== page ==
Gloster
Gamecock

A successful fighter aircraft with excellent performance and handling.
Gloster Gamecock J8409 taking off Gloster Gamecock J8409 of 23 Sqn taking off from Northolt in 1929.
 
The Gloster Aircraft Company Gamecock was a biplane fighter designed some years after the end of World War One, at a time when there appeared little need for new military aircraft.
 
It was an improved development of the Gloster Grebe III with the main change between the two types being the use of the Bristol Jupiter engine, in place of the heavier (and less reliable) Armstrong Siddeley Jaguar of the Grebe.  
 
Three prototypes were ordered, the first of which (J7497) flew for the first time on 22nd February 1925, with production aircraft (Gloster Gamecock I) using a 425 hp Jupiter VII engine. The type inherited the excellent performance and handling of the Grebe, although like the Grebe, it also suffered from spin recovery and wing flutter issues.
 
Gloster Gamecock low fly past A low fly past by an unmarked Gloster Gamecock, probably at Brockworth.
 
Deliveries to the RAF commenced with deliveries to 23 Squadron RAF at Henlow in May 1926, with a total of 90 Gloster Gamecock I's being procured. 
 
As well as being the first Squadron to be equipped with the Gloster Gamecock, they were also the last, retiring the type in July 1931.  This was a relatively short service life for any aircraft type and this was partly due to its unusually high accident rate (22 of the 90 aircraft suffered either landing or spin accidents).  The causes were remedied in the Gloster Gamecock MkII version with a larger tail unit and an increased size upper wing although by then all confidence in the type had been lost.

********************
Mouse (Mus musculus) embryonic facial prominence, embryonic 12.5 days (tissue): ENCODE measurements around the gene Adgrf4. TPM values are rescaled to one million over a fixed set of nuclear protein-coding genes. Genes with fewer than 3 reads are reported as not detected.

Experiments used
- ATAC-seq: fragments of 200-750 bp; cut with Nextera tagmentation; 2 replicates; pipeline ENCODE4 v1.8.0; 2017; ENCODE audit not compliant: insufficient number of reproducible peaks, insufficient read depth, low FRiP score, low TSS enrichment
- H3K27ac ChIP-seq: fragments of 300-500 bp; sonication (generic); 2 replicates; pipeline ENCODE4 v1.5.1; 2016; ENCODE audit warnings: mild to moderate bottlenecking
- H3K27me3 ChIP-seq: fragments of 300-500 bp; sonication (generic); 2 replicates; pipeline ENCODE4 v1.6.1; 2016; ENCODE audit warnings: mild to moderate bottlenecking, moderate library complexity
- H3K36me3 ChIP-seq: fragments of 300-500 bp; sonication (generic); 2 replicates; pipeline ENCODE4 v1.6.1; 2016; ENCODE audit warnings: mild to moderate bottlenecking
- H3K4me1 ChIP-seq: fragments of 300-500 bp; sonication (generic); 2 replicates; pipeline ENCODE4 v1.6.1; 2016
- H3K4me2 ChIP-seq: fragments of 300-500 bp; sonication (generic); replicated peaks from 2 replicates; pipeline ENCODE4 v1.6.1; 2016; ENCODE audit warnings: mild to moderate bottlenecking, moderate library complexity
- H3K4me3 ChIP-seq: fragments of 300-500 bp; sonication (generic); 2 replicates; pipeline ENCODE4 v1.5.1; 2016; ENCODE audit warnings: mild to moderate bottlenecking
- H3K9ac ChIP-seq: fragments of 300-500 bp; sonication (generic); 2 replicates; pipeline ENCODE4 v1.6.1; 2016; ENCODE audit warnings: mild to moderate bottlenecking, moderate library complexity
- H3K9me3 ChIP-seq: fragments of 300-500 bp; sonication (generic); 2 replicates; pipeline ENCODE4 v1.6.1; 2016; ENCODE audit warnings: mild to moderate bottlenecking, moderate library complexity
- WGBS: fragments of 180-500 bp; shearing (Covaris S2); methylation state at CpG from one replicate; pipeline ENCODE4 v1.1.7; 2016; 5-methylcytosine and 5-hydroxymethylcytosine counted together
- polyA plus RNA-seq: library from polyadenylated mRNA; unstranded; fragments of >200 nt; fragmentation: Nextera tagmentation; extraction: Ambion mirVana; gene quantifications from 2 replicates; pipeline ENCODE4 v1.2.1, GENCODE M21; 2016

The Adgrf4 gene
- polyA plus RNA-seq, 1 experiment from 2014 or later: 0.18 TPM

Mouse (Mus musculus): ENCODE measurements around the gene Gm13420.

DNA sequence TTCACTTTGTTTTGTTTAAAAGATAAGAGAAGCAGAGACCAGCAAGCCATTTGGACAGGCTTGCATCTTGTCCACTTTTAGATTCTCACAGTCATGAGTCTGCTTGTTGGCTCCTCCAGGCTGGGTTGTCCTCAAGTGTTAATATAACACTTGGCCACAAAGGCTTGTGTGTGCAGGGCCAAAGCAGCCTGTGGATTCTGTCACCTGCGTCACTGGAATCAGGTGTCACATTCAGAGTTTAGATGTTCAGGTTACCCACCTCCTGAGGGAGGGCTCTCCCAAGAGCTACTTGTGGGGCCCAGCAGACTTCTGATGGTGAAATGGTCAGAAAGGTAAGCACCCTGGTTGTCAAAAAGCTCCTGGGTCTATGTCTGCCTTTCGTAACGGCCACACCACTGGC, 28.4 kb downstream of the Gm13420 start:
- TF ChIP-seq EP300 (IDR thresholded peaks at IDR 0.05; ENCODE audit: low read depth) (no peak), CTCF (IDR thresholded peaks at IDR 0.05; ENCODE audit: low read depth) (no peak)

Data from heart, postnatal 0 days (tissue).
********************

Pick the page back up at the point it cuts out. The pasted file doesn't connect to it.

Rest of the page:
During its life, additional development variants included the Gloster Gamecock II, of which three were built with the revised wing construction, an improved pilot’s view and modified rudder and ailerons. A single Gloster Gamecock I was also produced, modified with a longer fuselage and known as the Gloster Gamecock III and this aircraft was used during the spin recovery trials.
 
Three Gamecock I's were also supplied to Finland, where the type was put into production as the 'Kukko', with 15 being built by the Finnish National Aircraft Factory.

 

Gloster Gamecock on skis Finland A Finnish Gloster Gamecock operating on skis from a frozen lake.

 

The Gloster Gamecock served with 6 Operational RAF Squadrons and No2 & No3 Training Schools. It was also used by the Central Flying School and the RAF College at Cranwell. 

 

Variants & Numbers built


Prototypes Three aircraft
Gamecock I 90 aircraft (one modified as Gamecock III for spinning trials)
Gamecock II Three only, with revised wing structure and modified rudder and ailerons
Kukko 15 aircraft built by the Finnish National Aircraft Factory
Grand total 111 aircraft

 

Specification


  Gamecock I Gamecock II
Powerplant One 425 hp Bristol Jupiter VII radial engine
Span 29 ft 9½ in 30 ft 1 in
Maximum Weight 2,742 lb 3,082 lb
Capacity & Armament Single pilot (fighter); Two Vickers Mk I machine guns
Maximum Speed 148 mph 157 mph
Endurance / Range 2.5 hr / 365 miles 2.0 hr

 

Survivors


No examples survive      
A full-size replica Gamecock I has been built for display in the Jet Age Museum, Staverton, Gloucestershire
 

Other information